At a summit on gun violence held at Johns Hopkins this past week, Harvard professor Matthew Miller presented a comparison of people living in “high-gun states,” where there are firearms in approximately 50 percent of homes, with those living in “low-gun states,” where that number is around 15 percent. Looking at these two groups of people side by side, Miller showed that they had similar rates of depression and suicidal thoughts, as well as similar rates of suicide that did not involve firearms, like hanging and poisoning. But the number of people who died by shooting themselves was almost four times greater in the high-gun states. In total, there were almost twice as many suicides among people living in high-gun states as there were in low-gun states.
Based on these and other similar studies, public health researchers have rallied around a striking conclusion: Merely having a gun in one’s home increases the likelihood that someone living there will commit suicide by a factor of two to ten, depending on age and how the gun is stored.
This is, on its face, a perplexing idea. It also has a few detractors, such as criminologist Gary Kleck of Florida State University, who has questioned the methods of public health researchers, and argued that they are not taking into account the possibility that gun-owners are more likely to commit suicide for reasons that have nothing to do with their access to guns. (“He’s just plain wrong about this,” said Miller in an e-mail. “In fact, we do know that gun owners and their families are not more suicidal, in general, than are non-gun-owners and their families.”)
In the public-health community, researchers have widely come to regard it as a basic truth that access to a gun makes it more likely that someone who wants to commit suicide actually manages to do so. A big part of the reason is simply the lethality of guns: Studies show that between 85 and 90 percent of people who shoot themselves die as a result, while the percentage of people who die using other means is vastly lower. Alan Berman, executive director of the American Association of Suicidology, points out that guns, unlike other methods, leave people no time to change their minds. They also require less preparation and planning, provided they’re accessible.
“To some people, it’s just totally counterintuitive, because it’s so obvious that if you want to kill yourself, you can always find something else to kill yourself with,” said Barber. “What they assume is that once you’re suicidal, you remain suicidal.” But a preponderance of evidence, including interviews with suicide survivors, indicates that most suicidal acts come during a surprisingly short period during which the person is suffering an acute crisis.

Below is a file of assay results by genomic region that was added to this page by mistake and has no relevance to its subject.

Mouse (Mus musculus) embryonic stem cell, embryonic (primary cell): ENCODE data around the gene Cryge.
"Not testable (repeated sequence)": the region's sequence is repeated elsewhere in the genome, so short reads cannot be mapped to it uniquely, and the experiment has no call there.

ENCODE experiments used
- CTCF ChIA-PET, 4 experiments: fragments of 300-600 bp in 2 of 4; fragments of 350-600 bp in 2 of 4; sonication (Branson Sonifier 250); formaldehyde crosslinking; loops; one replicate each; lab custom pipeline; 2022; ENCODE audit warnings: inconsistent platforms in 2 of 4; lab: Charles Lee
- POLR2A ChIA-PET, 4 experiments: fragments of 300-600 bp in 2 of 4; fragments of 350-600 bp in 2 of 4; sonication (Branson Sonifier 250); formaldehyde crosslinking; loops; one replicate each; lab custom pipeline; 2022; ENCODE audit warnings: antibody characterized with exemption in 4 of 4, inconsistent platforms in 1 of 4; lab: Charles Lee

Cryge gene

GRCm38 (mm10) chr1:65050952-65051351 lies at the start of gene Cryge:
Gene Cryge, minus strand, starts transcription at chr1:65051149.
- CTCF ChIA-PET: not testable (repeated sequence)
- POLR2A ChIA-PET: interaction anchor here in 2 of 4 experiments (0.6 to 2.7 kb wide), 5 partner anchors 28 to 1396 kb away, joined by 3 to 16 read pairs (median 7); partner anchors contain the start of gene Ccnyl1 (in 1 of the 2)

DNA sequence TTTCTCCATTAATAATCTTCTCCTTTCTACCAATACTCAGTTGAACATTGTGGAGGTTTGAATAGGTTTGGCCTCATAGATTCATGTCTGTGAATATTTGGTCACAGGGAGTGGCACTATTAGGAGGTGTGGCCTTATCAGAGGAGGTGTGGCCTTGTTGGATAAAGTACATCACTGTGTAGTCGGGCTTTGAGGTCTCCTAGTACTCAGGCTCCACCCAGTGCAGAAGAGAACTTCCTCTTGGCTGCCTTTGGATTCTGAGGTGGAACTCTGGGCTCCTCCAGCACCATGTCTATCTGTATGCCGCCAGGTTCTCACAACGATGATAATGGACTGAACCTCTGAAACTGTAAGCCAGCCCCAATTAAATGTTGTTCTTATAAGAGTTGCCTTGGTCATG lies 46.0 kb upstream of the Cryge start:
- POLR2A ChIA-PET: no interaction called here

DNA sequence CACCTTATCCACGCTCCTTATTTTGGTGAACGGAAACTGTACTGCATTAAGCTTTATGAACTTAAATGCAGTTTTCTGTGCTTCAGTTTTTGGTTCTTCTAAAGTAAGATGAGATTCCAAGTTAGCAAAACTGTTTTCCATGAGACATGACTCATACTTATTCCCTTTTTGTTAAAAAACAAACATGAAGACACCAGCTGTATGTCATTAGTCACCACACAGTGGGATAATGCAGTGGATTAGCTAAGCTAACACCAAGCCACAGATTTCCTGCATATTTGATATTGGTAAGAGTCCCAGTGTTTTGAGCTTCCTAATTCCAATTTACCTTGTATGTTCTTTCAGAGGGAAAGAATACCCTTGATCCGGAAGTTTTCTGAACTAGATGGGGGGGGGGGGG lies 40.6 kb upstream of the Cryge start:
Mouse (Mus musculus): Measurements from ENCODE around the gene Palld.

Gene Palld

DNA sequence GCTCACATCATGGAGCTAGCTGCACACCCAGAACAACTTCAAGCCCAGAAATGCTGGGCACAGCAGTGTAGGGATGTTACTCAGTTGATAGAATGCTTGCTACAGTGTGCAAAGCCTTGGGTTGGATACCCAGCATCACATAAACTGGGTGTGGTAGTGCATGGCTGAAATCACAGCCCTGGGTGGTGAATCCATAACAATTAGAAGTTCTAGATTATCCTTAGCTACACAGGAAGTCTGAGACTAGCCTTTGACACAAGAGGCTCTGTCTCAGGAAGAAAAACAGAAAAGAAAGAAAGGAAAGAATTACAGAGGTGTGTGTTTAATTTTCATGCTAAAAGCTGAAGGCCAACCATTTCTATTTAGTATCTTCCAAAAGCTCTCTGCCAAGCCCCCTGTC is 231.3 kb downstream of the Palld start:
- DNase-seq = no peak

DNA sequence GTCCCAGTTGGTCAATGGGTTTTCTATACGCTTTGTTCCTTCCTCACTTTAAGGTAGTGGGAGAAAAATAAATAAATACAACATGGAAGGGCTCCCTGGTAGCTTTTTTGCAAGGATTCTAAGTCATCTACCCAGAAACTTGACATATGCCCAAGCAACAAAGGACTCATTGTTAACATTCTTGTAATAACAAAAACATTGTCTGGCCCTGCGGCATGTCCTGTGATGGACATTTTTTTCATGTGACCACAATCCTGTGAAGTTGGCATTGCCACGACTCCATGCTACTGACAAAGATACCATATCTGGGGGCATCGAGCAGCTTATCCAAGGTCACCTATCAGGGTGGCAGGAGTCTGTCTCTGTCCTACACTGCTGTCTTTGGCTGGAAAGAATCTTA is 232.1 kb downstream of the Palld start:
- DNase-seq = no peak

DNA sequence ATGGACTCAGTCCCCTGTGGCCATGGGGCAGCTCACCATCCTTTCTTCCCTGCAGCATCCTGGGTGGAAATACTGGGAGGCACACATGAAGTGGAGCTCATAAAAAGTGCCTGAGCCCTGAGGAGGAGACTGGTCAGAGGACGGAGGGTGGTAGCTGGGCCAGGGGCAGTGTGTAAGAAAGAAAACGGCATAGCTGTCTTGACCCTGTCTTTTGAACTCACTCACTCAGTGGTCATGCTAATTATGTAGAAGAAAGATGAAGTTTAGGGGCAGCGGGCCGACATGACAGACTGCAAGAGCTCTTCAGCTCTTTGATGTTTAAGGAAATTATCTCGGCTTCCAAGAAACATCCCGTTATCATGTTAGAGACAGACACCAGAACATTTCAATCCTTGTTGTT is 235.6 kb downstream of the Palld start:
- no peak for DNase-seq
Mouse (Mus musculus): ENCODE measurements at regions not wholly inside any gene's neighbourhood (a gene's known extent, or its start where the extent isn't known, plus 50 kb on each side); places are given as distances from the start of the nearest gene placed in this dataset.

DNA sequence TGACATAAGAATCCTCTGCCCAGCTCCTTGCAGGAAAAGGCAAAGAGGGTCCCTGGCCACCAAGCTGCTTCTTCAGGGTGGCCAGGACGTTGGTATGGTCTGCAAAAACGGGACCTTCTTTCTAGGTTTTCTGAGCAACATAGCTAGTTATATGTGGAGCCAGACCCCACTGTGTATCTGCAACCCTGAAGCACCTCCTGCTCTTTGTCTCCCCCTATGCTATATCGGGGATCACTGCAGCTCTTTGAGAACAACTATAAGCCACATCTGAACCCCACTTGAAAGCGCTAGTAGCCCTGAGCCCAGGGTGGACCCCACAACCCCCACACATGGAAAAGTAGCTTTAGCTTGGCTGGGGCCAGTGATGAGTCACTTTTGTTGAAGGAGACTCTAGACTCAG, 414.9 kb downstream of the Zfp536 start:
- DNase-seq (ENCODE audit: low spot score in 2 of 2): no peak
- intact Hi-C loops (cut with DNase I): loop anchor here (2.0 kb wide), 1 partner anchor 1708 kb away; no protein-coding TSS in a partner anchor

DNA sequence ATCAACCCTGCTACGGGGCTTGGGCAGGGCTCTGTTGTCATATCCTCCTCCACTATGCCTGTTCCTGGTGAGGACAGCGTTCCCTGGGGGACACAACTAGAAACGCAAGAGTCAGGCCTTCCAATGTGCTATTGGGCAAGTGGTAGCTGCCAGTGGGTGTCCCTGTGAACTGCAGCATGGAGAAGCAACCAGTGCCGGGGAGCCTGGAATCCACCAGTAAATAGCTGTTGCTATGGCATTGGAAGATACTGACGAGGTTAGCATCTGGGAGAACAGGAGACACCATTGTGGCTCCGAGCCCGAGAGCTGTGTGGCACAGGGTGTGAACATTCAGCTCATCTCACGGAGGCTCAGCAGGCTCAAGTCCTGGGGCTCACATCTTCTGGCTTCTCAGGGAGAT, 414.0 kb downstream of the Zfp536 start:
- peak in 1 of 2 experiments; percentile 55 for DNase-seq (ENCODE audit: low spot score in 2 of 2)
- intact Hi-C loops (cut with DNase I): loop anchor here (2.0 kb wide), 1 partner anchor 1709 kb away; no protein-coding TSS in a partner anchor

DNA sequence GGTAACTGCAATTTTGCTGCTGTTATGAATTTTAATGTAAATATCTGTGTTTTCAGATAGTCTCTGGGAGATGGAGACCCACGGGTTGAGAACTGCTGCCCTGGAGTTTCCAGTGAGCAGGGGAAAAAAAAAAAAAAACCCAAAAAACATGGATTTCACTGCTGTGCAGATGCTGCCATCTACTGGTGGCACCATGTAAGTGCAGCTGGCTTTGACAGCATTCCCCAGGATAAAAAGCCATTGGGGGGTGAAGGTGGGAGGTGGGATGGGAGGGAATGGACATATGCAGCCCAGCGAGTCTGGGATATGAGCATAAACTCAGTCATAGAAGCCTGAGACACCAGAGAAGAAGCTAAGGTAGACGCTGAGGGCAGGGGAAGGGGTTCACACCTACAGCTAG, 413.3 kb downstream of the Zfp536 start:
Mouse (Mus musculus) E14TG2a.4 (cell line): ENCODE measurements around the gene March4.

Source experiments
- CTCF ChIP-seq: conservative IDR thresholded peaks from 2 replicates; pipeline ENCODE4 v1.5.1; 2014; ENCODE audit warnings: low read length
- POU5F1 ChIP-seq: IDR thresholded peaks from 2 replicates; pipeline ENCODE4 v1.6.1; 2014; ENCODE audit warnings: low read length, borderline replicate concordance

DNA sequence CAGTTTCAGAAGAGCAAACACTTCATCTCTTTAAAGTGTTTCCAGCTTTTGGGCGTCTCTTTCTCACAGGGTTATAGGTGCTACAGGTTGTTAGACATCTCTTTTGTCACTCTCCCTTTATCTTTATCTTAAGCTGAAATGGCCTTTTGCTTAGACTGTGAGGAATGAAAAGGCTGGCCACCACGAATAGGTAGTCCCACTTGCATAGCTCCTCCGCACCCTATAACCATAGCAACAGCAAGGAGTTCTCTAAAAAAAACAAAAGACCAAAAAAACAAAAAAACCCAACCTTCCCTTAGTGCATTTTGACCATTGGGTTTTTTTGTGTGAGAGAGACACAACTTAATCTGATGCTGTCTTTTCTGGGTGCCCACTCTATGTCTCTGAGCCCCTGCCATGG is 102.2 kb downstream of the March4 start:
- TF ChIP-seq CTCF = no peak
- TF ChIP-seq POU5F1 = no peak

“When you ask people who’ve made attempts and survived,” Miller said, “even attempts that are life threatening and would have proved lethal [without emergency medical care], what they say is, ‘It was an impulsive act, and I’m glad that I’m alive.’”
The central insight for public health researchers is that a lot of lives could be saved simply by making sure that people don’t have access to an extremely lethal weapon during that high-risk period. One striking illustration of this principle can be seen in the experience of the Israeli Defense Forces, which saw a 40 percent drop in suicides after a new rule was introduced forbidding soldiers from taking their guns home with them over the weekend. Though some soldiers may have tried to kill themselves using some less lethal method instead, it appears that scores of lives were saved.
In the months since the shootings in Newtown and Aurora, Colo., the debate over how to reduce gun violence in the United States has centered on improving background checks and imposing restrictions against assault weapons. But public health researchers focused on suicide prevention tend to take a different tack. “I don’t work on gun control issues,” said Cathy Barber. “It’s fine with me that other people do....But a third or more of people in the United States have a gun at home, and they’re valuable to them, and it doesn’t seem useful to me to ostracize them for their decisions....It just seems more useful to say, ‘OK, that’s what we’re dealing with.’”
One thing that reduces the likelihood that people will impulsively shoot themselves, public health researchers have found, is mandatory gun locks and proper gun storage, which increase the amount of time that passes after a person decides to commit suicide and actually has a loaded gun in hand. “Every minute you can delay them increases the chance that they might survive,” said David Litts, the executive secretary of the National Action Alliance for Suicide Prevention.Continued...